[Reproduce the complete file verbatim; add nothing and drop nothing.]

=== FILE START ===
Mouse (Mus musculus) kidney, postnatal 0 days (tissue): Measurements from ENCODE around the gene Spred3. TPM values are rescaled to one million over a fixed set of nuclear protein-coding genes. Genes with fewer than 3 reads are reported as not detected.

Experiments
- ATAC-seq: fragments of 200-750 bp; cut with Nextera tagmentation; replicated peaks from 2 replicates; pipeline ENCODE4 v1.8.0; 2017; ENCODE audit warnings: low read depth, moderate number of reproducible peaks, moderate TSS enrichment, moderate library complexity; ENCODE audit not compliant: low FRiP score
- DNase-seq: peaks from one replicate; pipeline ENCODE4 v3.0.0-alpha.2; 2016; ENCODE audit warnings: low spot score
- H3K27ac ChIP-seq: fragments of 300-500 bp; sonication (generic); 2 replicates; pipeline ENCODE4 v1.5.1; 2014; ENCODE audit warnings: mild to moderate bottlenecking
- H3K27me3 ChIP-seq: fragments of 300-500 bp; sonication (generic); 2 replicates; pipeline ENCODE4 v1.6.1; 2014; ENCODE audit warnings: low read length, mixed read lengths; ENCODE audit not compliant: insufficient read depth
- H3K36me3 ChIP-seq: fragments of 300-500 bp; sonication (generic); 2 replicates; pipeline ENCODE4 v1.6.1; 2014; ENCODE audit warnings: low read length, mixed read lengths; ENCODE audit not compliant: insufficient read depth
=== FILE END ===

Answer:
Mouse (Mus musculus) kidney, postnatal 0 days (tissue): Measurements from ENCODE around the gene Spred3. TPM values are rescaled to one million over a fixed set of nuclear protein-coding genes. Genes with fewer than 3 reads are reported as not detected.

Experiments
- ATAC-seq: fragments of 200-750 bp; cut with Nextera tagmentation; replicated peaks from 2 replicates; pipeline ENCODE4 v1.8.0; 2017; ENCODE audit warnings: low read depth, moderate number of reproducible peaks, moderate TSS enrichment, moderate library complexity; ENCODE audit not compliant: low FRiP score
- DNase-seq: peaks from one replicate; pipeline ENCODE4 v3.0.0-alpha.2; 2016; ENCODE audit warnings: low spot score
- H3K27ac ChIP-seq: fragments of 300-500 bp; sonication (generic); 2 replicates; pipeline ENCODE4 v1.5.1; 2014; ENCODE audit warnings: mild to moderate bottlenecking
- H3K27me3 ChIP-seq: fragments of 300-500 bp; sonication (generic); 2 replicates; pipeline ENCODE4 v1.6.1; 2014; ENCODE audit warnings: low read length, mixed read lengths; ENCODE audit not compliant: insufficient read depth
- H3K36me3 ChIP-seq: fragments of 300-500 bp; sonication (generic); 2 replicates; pipeline ENCODE4 v1.6.1; 2014; ENCODE audit warnings: low read length, mixed read lengths; ENCODE audit not compliant: insufficient read depth